Teacher as Mediator of Reform: An Examination of Teacher Practice in 36 California Restructuring Schools
by Brad Olsen & Lisa Kirtman - 2002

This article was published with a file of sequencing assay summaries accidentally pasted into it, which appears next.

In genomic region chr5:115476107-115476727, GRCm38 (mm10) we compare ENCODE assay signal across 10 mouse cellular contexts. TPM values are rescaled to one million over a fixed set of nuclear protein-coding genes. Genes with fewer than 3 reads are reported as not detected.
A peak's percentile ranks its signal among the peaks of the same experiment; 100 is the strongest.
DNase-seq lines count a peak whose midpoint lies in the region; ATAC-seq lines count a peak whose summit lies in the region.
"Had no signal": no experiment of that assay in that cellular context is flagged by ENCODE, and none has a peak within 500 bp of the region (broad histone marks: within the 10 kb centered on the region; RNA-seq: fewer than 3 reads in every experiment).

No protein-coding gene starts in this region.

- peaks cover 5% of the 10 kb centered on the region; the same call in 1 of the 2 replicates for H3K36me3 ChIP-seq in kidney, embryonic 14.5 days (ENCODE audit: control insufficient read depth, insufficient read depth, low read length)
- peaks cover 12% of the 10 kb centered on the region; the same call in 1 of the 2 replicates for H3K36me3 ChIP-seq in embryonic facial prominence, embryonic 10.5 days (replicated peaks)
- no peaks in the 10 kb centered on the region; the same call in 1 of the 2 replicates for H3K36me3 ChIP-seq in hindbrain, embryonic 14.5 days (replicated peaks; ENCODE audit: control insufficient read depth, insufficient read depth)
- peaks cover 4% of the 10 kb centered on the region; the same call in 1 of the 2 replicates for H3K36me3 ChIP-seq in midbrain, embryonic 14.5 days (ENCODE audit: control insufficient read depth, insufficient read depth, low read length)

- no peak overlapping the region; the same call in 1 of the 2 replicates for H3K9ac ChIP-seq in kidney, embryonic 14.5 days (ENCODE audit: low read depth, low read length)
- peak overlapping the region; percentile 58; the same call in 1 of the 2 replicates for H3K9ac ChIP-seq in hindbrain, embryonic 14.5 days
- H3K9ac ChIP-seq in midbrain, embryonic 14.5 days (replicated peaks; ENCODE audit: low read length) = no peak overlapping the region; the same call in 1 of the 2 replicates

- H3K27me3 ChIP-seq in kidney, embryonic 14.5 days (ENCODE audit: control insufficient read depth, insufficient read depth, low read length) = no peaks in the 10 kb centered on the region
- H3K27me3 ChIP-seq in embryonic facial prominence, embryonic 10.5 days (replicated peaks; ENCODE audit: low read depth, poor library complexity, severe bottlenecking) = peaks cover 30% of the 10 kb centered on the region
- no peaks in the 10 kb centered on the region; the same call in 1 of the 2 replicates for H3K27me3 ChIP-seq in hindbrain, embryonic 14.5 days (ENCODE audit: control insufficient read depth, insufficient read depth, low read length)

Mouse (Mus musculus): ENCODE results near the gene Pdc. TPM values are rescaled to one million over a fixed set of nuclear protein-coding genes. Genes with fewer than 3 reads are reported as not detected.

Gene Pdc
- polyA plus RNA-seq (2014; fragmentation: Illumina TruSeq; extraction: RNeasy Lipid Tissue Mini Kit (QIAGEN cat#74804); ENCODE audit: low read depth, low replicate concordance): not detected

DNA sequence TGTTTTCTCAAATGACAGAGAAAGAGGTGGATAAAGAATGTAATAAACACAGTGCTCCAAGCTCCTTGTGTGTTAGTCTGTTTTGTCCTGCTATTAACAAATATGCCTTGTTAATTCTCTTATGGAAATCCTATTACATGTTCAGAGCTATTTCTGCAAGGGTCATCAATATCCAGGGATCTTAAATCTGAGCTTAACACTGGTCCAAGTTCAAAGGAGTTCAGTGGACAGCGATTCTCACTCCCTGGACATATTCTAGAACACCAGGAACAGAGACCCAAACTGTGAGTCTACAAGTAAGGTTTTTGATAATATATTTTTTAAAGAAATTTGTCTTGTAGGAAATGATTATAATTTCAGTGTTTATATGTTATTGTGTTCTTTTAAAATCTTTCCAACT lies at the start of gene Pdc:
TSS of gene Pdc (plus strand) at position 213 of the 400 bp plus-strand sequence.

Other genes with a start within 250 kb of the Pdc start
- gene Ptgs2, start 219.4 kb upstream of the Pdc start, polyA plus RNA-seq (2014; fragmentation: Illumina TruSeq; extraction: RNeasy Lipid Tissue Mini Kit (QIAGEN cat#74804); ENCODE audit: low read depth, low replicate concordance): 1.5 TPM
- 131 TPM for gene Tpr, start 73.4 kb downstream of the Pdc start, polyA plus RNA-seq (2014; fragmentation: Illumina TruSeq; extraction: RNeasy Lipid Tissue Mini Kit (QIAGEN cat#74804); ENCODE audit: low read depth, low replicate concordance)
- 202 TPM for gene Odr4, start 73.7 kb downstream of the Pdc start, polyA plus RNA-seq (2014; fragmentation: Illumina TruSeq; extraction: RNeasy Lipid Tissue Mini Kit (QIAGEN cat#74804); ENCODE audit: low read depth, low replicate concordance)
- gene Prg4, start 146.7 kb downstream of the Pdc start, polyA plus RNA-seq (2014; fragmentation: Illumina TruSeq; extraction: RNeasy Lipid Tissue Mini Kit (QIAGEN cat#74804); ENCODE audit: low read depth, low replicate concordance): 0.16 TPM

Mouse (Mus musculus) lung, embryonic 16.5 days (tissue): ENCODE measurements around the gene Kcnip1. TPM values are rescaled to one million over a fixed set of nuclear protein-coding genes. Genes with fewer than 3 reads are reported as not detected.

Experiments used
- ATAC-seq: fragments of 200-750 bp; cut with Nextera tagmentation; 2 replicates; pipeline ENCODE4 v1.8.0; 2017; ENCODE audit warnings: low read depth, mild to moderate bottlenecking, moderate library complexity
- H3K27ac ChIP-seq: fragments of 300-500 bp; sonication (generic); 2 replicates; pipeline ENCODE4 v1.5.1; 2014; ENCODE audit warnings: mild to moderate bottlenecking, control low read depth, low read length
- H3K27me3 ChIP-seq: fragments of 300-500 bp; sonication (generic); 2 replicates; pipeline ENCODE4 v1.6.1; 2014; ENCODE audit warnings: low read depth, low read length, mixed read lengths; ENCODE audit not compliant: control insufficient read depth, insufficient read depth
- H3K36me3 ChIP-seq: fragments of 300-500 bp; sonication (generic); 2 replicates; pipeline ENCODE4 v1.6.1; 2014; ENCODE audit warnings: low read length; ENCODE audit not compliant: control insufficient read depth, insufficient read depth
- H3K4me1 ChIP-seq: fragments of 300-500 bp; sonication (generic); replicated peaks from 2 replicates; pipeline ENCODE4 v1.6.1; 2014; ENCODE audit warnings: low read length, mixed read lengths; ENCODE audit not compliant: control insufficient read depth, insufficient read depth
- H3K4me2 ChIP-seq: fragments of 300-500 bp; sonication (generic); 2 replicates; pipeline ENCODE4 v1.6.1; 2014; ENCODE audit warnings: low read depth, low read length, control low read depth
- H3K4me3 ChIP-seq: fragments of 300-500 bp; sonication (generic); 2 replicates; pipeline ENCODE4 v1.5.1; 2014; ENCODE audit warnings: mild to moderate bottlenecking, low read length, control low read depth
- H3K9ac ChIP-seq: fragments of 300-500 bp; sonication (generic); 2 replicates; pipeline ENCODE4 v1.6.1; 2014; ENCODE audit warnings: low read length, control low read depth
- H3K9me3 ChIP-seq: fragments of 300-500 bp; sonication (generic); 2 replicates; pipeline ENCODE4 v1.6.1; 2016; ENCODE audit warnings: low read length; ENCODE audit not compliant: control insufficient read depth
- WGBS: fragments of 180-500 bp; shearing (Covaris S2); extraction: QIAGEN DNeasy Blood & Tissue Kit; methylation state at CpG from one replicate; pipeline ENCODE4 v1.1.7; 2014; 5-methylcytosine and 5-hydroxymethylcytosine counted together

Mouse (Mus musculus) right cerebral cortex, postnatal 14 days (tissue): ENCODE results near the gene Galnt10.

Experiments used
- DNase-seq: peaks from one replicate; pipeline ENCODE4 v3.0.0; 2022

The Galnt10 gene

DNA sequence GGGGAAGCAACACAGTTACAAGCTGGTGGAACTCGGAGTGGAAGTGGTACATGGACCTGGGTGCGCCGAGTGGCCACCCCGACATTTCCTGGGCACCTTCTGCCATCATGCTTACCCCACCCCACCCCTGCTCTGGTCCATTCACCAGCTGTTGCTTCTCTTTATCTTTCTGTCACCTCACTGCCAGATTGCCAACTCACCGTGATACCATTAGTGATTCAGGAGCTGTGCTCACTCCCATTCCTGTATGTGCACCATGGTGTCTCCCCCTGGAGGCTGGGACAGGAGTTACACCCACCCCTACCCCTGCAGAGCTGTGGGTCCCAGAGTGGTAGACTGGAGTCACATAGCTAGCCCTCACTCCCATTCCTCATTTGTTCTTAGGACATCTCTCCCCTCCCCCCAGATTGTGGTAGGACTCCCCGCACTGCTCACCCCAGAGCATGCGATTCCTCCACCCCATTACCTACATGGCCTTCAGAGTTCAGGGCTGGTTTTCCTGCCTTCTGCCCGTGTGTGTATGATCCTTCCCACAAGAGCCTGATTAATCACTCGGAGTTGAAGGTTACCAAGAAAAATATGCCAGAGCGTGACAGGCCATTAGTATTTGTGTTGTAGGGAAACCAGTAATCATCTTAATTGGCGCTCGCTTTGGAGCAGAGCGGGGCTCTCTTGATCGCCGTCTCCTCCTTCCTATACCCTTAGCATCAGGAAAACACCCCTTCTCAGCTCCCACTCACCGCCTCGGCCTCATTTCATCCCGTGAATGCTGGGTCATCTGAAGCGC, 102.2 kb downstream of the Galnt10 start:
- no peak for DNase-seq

Our analysis investigates variations among intended reforms as demonstrated by observed teacher practice in 36 California restructuring schools. We identify a series of individual and school-wide influences that shape any teacher’s relationship to the particular reform(s), therefore leading each teacher to mediate the reform(s) in individual ways. This paper posits a theoretical model of the teacher-as-mediator process which we use to shed analytic light on the “black box” of the teacher-as-mediator role in the reform process. We use data collected over 3 years in 36 schools to highlight a process whereby three concurrent strands of “mediating influences” (the formal implementation process, school-wide influences shaping climate, and individual influences on the teacher) interrelate to mold each teacher’s disposition to implement the particular reform. This disposition, which we call “individual’s mediating responses,” determines the shape, color, and tenor of the reform as it unfolds through teacher practice in the classroom. This produces the variation between teachers in a given school, between departments, between schools adopting similar reforms, and the discrepancy between intended reform consequences on the one hand and actual classroom practices on the other. Our essay illuminates the mediation process by identifying and illustrating lines of influences on teachers enacting reform and by exploring how those influences interrelated in practice. Our conclusion offers a series of questions researchers and policy makers may wish to take up as they consider how to better align school-wide reform efforts with actual practices of classroom teachers.
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